Carolina Spring Beauty with open blossoms
Carolina Spring Beauty surprised us by having a few flowers open. Usually they remain closed on cool, cloudy days. This species is interesting because it has a specialist pollinator, a small solitary bee called, aptly enough, the Spring Beauty bee. It exclusively visits Spring Beauty flowers, collecting pollen to feed its larvae. This bee is totally dependent on Spring Beauty. If there is no flower the bee cannot produce offspring. But the flower can survive without the bee, as it can be pollinated by other insect visitors. A few years ago, in connection with a privet removal project in the Garden, bee species abundance was determined in areas with and without privet. That study found a small number (3) of Spring Beauty bees. To my knowledge the only place in the Garden where Spring Beauty can be found is in the DNFG.

Christmas fern fiddleheads
Ferns are making their appearance in the DNFG and today we saw the fiddleheads of Christmas fern. This fern is evergreen, but the fronds that persist through the winter are pretty ratty looking by now and can be seen in the leaf litter around the cluster of fresh new fronds. The frond is composed of numerous small leaflets (called pinnae in fern-speak). Each of these is shaped like a boot or Christmas stocking.
The fiddlehead term may be obvious – it's an allusion to the shape of the head of a violin. When the fronds (leaves) of some ferns emerge from the soil they are rolled up into a flat coil and gradually unroll as they extend upward. Another name for the coiled structure is a crozier or crosier, an allusion to the ceremonial staff of a bishop, which has a hook at the end. (A botanical term to describe this is "circinate," meaning rolled up with the tip in the center.)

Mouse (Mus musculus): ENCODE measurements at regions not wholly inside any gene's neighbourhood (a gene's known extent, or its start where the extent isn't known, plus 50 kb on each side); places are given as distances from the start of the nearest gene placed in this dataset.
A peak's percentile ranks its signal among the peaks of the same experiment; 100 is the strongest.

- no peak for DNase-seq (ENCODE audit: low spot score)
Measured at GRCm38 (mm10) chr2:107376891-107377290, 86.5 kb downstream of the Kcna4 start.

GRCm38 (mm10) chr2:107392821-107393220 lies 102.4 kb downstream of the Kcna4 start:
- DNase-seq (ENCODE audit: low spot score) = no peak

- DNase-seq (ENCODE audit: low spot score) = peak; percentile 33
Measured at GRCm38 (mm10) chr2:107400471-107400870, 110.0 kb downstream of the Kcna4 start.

Are fiddleheads edible? Several ramblers wanted to know if or had heard that fiddleheads can be eaten. In the northeastern US they are apparently a spring delicacy. The fiddleheads of Ostrich fern, a fern that is not native to Georgia, can be found seasonally in New England markets and grocery stores. All ferns should be cooked properly as they contain chemicals that are destroyed by heat. In general, ferns are heavily defended against being eaten by chemicals in their tissues. Bracken fern, for example, contains a known carcinogen and many ferns have an enzyme that destroys thiamine (vitamin B12). Ferns seldom show any signs of having been eaten, either by insects or deer. This fact alone should give you pause before eating something that other animals don't.
Ferns reproduce by spores instead of seeds. A spore is a single cell whereas a seed contains an embryonic plant and nutritive tissues that support its development. In some ferns spores are produced on the undersurface of the fronds, while others have entire fronds dedicated to producing spores and in still others only a portion of the frond produces spores. The spore-producing fronds are called the fertile fronds and those that do not produce spores are called sterile fronds. We saw three ferns today that have separate fertile fronds: Rattlesnake fern, Cinnamon fern and Sensitive fern. The
Cinnamon fern; brown fertile frond, green sterile fronds
single example of the Cinnamon fern has a tall fertile frond that carries numerous cinnamon-colored sporangia (the spore-producing structures).
Sensitive fern sterile fronds
The Sensitive fern has not yet developed its fertile frond – it's on a stalk that is separate from the sterile frond.
Rattlesnake fern; fertile frond is erect, sterile fronds below
The Rattlesnake fern fertile frond is just starting the emerge. When mature it will project above the other sterile fronds.
Southern Lady fern; usually the rachis is red in color